GM and biological food. An unsolvable riddle?

By Evi Qorri and Silvia Ellena

From the local perspective offered by Groningen, the Netherlands seems to be the land of bikes, tulips and Gouda. However, there is certainly more than meets the eye in this flat country.

The Netherlands, 41 thousand km a quarter of which is below sea level, is second in the world for agricultural exports. As reported by National Geographic, “more than a third of all global trade in vegetable seeds originates in the Netherlands.”

But what is the secret of this success?

Everything relies on the combination of agriculture and technology.

Technologies applied to agriculture include genetically modified organisms (GMOs). GM means that organisms have their DNA modified through the use of genetic engineering techniques. GM products have been the subject of much debate in terms of safety for the consumer and sustainability.

As explained by Marc van der Maarel, an expert in Food and Science Technology, “GM food is as safe to eat as any food that is sold in Europe [that] needs to pass the review of the European Food and Safety Authorities,” adding that “in Europe we are not consuming GM food. However, the cotton used for band notes and your jeans is GM.”

As confusion still persists around the topic of GM foods, consumers look for alternatives. As a result, organic and biological food, which doesn’t contain synthetic additives, has enjoyed a rise, as the demand of a healthy lifestyle increases.

How well informed are everyday people about GM and biological food?

Everyone we interviewed clearly shared confusion and the belief that GM food is something dangerous for their health and for the environment, and perhaps this ignorance proves that the average consumer may not be as well informed about it as they initially believed.

The citizens of Groningen are not exceptions to this wider trend. Next, The Scoop visited Ekoplaza and De Nieuwe Weg to hear their thoughts on the topic.

Ekoplaza started as a small group of passionate volunteers that later evolved into a chain of biological stores. Meanwhile, De Nieuwe Weg, which roughly means ‘the new way’, was an initiative of the owner Jacob de Vries, who has always been promoting biological food.

Both stores offer a wide range of products that can rarely be found on the supermarket’s shelves.


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The unique products they offer are a direct result of the strict policies on what can and cannot be labeled as biological in Europe.

The products that make it to the shelves have to abide by European regulations, and need to be officially controlled and stamped as biological. During the winter most of the products are imported by other European countries as the temperature doesn’t allow them to grow naturally. In the summer the stores and the local market prefer to get their products from local farmers.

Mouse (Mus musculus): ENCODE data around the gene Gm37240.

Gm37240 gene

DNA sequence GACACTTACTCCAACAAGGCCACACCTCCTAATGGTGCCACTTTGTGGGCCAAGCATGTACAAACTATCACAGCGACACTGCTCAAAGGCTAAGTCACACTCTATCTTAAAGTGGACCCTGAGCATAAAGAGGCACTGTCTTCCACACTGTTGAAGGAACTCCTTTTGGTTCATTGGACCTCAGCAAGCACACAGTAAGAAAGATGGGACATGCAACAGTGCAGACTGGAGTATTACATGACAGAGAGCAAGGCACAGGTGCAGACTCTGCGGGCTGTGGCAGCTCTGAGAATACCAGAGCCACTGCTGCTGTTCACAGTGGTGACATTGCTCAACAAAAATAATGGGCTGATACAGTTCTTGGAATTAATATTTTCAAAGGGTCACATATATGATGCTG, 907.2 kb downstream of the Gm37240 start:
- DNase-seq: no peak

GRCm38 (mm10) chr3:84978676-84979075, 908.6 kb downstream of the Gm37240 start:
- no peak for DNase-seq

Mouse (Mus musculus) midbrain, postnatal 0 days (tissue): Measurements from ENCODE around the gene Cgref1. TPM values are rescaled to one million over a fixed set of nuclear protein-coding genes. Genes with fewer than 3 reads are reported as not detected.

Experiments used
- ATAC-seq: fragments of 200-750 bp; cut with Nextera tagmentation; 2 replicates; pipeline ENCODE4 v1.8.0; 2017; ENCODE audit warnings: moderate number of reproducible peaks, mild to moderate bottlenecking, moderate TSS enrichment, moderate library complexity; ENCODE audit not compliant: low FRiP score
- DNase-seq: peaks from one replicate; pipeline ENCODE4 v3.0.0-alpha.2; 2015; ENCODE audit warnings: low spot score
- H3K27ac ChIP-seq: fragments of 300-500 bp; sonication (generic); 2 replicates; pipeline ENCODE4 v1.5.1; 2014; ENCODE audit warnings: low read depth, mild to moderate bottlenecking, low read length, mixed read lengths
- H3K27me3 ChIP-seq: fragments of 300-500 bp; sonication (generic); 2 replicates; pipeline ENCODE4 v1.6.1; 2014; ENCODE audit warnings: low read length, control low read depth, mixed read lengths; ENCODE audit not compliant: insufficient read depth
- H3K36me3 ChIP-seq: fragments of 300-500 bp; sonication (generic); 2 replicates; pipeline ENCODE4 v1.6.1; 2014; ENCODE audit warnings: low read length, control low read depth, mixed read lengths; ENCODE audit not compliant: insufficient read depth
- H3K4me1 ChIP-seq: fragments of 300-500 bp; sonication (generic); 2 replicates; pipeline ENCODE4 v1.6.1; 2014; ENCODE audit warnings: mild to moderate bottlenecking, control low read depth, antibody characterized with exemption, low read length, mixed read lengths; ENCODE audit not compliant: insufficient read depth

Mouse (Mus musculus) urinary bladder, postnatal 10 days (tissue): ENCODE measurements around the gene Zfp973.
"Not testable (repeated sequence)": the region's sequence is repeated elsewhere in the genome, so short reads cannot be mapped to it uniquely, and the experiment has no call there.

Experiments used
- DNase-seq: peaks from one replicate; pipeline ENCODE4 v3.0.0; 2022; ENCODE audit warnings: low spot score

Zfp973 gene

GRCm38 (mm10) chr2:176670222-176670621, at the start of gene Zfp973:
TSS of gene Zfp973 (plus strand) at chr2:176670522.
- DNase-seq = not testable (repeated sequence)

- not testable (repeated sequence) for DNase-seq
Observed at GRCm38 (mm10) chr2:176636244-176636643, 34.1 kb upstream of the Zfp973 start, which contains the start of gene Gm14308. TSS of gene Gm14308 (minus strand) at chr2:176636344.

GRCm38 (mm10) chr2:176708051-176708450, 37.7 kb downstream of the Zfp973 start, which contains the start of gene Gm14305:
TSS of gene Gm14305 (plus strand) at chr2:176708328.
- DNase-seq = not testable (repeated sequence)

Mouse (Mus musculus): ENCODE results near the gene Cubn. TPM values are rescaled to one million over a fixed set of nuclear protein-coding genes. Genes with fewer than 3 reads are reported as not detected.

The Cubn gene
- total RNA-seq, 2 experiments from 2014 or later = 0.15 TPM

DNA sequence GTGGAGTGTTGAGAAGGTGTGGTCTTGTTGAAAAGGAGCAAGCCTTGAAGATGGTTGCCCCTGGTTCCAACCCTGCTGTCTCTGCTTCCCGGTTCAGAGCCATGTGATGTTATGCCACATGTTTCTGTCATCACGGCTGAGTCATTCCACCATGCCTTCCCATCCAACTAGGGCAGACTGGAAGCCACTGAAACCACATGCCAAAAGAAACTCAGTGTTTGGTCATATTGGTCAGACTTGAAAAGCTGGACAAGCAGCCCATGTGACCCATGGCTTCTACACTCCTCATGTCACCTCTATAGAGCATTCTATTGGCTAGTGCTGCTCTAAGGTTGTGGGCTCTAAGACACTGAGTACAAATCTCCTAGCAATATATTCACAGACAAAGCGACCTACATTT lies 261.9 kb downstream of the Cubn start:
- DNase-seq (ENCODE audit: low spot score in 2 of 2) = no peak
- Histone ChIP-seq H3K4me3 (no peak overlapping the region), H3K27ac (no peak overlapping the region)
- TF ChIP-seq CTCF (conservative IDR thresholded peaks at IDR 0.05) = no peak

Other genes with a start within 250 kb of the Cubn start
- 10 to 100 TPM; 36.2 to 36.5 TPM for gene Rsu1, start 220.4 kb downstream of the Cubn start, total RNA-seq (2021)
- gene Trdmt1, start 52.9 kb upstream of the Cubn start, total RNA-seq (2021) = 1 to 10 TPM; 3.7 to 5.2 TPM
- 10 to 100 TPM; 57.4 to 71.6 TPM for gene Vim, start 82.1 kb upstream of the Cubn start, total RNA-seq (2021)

Frauke, who works at Ekoplaza, told The Scoop that the difference between their products and the supermarket’s products is that everything “is made in a way that doesn’t harm the environment. They use better things to improve the soil and the animals.”

Anna, who works at De Nieuwe Weg, added that the products in other stores contain “ingredients that you don’t know what they are. Additives or weird E numbers and stuff. In our products, you can see the ingredients.”

According to her, biological food doesn’t have to look perfect, it just has to taste better. Also, biological vegetables require more time and effort. “When you grow vegetables and you poison the garden [with fertilizer] they don’t need a lot of time to grow,” Anna explained.

What’s the relation between GM and organic food?

Due to safety reasons, regulations on GM products, such as crops, are particularly strict and GMOs must be approved by the EU before being introduced in the country.

Technologies in agriculture are not limited to modifying DNA in labs. Technological appliances allow the Netherlands to produce 10 % of its national electricity by using the excess of heat from greenhouses. Agriculture technologies enhance productivity and aim for a sustainable production model.

However, according to a report by CBS on the sustainable goals of the Netherlands, “the share of organic agriculture is relatively low compared to other countries in Europe.” While the number of agriculture companies in the Netherlands has decreased overall, the number of organic farms from 2011 to 2016 has slightly increased. 23 more farms have joined the 1400 already established seven years ago.

European law establishes that “Genetically modified organisms (GMOs) and products produced from or by GMOs are incompatible with the concept of organic production and consumers’ perception of organic products. They should therefore not be used in organic farming or in the processing of organic products.”

“Did you ever consider that GM food can be grown/ planted in a biological way?” asks Carsten Pohl, a PhD student in microbiology. “Leaving out the pesticides in cotton farming due to resistant GM cotton plants makes it actually far more biological.”

In terms of sustainability, van der Maarel believes that GM can positively affect the economy of food production. “It can be very sustainable, but there is concern about the effect of GM food on the food chain, other plants, animals. There is concern that foreign DNA is transferred to other species and thus spreads in the environment.”

At the same time, consumers admit to not knowing enough about the topic. Perhaps better communication on GM and biological food should be the next goal of producers, companies, EU legislation and experts.

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